$$\begin{aligned} \mathbf {F} = \nabla _\mathbf {X}\mathbf {\phi } = J^{1/3} \bar{\mathbf {F}},\,\,\,\text {with}\,\,\, J = \det (\mathbf {F}) \,\,\,\text {and}\,\,\, \bar{\mathbf {F}} = J^{-1/3}\mathbf {F}. \end{aligned}$$
(1)

As a characteristic deformation measure, we introduce the right Cauchy-Green deformation tensor \(\mathbf {C}\) which obeys a similar decomposition into a volumetric contribution in terms of the Jacobian J and an isochoric contribution \({\bar{\mathbf{C}}}\),

$$\begin{aligned} \mathbf {C}=\mathbf {F}^T\cdot \mathbf {F}=J^{2/3}\bar{\mathbf {C}},\,\,\text {with}\,\,\, J^{2/3}=\text {det}^{2/3}(\mathbf {F})\,\,\,\text {and}\,\,\,\bar{\mathbf {C}}=\bar{\mathbf {F}}^T\bar{\mathbf {F}}. \end{aligned}$$
(2)

We can then introduce the isochoric first and second invariants, \(\bar{I}_1\) and \(\bar{I}_2\), either in terms of the isochoric right Cauchy-Green deformation tensor \({\bar{\mathbf{C}}}\), or in terms of the isochoric principal stretches \(\bar{\lambda }_1\), \(\bar{\lambda }_2\), and \(\bar{\lambda }_3\), recalling that \(\bar{I}_3 = J^2 = 1\),

$$\begin{aligned} \begin{aligned} \bar{I}_1&=\text {tr}(\bar{\mathbf {C}})=\bar{\lambda }_1^2+\bar{\lambda }_2^2+\bar{\lambda }_3^2,\\ \bar{I}_2&=\frac{1}{2}[\text {tr}^2(\bar{\mathbf {C}})-\text {tr}(\bar{\mathbf {C}}^2)]=\bar{\lambda }_1^2\bar{\lambda }_2^2+\bar{\lambda }_2^2\bar{\lambda }_3^2+\bar{\lambda }_3^2\bar{\lambda }_1^2. \end{aligned} \end{aligned}$$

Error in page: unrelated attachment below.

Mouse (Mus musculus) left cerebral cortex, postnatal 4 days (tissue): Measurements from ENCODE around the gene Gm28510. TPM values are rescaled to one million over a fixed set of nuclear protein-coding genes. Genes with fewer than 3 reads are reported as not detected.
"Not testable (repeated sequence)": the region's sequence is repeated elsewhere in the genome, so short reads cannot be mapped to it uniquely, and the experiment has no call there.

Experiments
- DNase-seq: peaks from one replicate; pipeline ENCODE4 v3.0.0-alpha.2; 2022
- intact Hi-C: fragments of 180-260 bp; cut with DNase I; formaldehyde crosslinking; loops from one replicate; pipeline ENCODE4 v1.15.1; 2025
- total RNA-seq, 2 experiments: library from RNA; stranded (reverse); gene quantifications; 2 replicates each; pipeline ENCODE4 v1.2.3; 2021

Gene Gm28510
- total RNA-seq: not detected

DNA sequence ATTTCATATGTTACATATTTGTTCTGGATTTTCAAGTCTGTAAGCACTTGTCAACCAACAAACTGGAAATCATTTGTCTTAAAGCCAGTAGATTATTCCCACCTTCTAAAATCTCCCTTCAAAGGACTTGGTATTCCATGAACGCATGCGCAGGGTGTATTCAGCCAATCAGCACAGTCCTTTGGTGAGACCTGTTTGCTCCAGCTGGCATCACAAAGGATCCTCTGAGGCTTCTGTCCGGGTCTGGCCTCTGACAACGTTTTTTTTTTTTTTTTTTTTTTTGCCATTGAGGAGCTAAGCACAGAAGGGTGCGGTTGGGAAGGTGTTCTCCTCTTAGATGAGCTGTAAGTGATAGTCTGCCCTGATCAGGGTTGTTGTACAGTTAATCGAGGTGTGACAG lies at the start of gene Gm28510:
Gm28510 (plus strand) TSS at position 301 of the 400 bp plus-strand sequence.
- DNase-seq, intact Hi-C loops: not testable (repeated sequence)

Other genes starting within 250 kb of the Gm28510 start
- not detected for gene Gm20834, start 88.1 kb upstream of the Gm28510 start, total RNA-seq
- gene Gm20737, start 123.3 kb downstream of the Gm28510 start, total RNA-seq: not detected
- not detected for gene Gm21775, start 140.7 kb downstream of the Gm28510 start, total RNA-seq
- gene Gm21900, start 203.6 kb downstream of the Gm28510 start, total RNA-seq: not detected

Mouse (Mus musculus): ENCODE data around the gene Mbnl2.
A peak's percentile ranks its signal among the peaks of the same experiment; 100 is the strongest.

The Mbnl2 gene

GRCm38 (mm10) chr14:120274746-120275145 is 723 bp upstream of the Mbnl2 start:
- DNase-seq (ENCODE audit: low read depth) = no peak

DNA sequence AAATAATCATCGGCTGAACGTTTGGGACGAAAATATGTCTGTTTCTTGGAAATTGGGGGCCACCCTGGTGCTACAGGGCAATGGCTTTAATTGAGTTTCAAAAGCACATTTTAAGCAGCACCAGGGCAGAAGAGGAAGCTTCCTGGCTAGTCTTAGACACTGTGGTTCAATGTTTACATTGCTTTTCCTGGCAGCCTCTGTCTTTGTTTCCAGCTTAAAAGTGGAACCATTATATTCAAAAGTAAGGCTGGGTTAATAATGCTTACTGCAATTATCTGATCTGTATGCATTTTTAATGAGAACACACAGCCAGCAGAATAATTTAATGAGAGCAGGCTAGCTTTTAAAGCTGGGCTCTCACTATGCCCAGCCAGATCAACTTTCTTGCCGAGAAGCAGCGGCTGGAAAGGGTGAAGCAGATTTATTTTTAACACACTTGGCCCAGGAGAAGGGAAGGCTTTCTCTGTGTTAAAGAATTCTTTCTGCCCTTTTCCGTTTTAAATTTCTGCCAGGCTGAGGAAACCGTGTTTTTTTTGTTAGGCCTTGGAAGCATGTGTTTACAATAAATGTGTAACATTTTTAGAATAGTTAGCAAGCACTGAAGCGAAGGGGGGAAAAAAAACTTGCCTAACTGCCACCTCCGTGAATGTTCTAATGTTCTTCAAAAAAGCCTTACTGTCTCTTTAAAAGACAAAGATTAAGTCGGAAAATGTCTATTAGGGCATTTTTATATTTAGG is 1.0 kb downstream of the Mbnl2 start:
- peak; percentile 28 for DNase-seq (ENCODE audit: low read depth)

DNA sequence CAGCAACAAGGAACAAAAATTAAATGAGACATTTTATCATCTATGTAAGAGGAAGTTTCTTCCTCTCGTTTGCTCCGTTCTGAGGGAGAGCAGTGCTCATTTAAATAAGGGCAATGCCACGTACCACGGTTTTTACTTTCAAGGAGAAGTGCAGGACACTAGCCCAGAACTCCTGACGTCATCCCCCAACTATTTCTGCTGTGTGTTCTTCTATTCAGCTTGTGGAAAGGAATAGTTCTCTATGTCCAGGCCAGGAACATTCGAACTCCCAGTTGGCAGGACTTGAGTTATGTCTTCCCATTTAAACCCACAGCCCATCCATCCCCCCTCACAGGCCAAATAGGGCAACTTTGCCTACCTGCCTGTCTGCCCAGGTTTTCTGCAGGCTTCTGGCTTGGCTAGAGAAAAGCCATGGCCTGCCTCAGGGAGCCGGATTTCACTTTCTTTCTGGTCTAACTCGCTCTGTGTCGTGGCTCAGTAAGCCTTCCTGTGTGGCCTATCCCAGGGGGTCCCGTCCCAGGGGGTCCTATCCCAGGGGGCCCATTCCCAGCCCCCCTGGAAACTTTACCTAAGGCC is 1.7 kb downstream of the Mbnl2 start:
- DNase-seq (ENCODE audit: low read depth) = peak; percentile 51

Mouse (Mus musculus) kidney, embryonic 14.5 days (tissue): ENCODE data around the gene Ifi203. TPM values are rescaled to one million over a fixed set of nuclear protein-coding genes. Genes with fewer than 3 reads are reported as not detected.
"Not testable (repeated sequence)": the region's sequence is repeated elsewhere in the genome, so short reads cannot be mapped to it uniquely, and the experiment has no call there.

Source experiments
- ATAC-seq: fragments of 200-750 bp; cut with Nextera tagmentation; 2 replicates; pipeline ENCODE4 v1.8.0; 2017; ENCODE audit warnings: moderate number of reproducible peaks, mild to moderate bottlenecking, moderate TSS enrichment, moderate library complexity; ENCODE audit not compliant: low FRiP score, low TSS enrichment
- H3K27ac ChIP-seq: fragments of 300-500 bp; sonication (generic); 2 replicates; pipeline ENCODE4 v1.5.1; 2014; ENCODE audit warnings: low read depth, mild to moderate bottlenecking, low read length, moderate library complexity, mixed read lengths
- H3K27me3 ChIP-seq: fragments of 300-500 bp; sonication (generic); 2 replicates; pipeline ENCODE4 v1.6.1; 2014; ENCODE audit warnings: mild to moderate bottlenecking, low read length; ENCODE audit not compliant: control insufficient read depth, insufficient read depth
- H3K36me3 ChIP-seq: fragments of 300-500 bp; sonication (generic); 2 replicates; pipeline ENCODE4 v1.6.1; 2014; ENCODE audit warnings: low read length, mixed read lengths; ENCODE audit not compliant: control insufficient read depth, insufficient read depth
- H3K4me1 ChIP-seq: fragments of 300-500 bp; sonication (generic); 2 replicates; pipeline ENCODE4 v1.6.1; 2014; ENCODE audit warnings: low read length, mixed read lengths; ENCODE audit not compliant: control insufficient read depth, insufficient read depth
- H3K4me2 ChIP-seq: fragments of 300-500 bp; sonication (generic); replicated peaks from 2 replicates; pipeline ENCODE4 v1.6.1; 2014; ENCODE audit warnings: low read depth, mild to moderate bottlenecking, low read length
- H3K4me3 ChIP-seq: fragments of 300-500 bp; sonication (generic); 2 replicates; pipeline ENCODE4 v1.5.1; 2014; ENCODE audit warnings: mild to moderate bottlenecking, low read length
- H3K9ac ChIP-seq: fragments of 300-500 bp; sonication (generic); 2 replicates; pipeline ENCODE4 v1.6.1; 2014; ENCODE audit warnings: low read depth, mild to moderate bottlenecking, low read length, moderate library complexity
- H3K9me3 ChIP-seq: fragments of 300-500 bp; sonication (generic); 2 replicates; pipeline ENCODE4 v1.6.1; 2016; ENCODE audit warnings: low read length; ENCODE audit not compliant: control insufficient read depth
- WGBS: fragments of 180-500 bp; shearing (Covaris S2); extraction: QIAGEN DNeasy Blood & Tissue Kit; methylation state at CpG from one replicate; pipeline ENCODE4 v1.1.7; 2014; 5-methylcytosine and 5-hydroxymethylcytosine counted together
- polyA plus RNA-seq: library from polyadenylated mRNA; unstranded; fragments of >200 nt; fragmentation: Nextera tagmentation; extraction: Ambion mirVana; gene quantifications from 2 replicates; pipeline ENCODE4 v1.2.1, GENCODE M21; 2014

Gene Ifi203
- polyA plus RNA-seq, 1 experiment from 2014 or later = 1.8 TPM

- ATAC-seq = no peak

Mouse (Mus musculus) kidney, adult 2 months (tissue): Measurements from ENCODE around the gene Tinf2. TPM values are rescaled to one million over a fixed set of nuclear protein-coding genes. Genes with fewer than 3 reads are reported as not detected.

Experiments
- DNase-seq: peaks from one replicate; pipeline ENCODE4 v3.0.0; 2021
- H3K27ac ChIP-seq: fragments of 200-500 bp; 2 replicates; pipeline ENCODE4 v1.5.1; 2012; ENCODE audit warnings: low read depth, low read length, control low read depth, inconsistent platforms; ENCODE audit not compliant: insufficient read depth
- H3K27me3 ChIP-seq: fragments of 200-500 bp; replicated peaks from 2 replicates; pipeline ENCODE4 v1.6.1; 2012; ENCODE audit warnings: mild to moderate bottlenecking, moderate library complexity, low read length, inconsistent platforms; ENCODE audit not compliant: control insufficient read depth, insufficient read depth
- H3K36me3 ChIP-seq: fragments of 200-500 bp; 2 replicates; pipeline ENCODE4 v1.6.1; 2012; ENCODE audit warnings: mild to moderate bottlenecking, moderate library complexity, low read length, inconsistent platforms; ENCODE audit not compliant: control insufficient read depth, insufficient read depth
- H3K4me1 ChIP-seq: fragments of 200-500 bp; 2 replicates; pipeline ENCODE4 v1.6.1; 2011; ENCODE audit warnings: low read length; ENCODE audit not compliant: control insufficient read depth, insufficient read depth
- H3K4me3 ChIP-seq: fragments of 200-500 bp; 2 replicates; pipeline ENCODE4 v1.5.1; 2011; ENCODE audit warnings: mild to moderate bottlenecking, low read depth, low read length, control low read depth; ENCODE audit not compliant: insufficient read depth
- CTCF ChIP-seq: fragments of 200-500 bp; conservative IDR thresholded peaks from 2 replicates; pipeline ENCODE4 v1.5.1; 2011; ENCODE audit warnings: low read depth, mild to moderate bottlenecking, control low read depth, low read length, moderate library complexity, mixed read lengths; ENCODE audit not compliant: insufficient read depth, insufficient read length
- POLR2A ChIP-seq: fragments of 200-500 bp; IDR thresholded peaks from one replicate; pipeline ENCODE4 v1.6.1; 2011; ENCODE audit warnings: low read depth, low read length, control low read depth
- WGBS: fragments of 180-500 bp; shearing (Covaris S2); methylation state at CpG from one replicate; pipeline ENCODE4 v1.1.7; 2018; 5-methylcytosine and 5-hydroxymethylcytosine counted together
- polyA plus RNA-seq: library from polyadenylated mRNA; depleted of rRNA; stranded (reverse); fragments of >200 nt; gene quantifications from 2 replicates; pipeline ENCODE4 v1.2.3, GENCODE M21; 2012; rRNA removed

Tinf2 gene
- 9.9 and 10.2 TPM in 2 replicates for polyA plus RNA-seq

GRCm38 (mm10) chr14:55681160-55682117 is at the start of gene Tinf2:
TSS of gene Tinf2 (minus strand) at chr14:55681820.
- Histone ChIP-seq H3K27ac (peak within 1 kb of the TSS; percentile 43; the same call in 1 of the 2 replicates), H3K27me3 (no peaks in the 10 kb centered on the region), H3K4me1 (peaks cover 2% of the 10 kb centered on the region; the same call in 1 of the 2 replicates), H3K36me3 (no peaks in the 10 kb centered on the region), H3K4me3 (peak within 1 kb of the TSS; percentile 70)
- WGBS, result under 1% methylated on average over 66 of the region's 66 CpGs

(3)

It has been shown that the mechanical response of brain tissue is best captured by a one-term Ogden model given by the strain energy density function, \(\Psi\),65

$$\begin{aligned} \Psi =\frac{\mu }{2}[\bar{\lambda }_1^2+\bar{\lambda }_2^2+\bar{\lambda }_3^2-3]+\frac{\kappa }{4}[J^2-1-2\,\log (J)], \end{aligned}$$
(4)

with shear modulus \(\mu\) governing isochoric, distortional deformations and bulk modulus \(\kappa\) governing dilatational deformation. We assume our material to be nearly incompressible with a Poisson’s ratio of 0.45 and a white-gray matter stiffness ratio of 265. Specifically, we chose experimentally-informed constants \(\mu =0.34\) kPa and \(\kappa =3.3\) kPa for gray matter and \(\mu =0.68\) kPa and \(\kappa =6.6\) kPa for white matter61,65,67,68,69. We implemented the Ogden model in a user material subroutine (UMAT) following the example of Connolly et al.66 and compute ventricular wall stretches as outlined further below.

Mechanomarkers for ventricular wall loading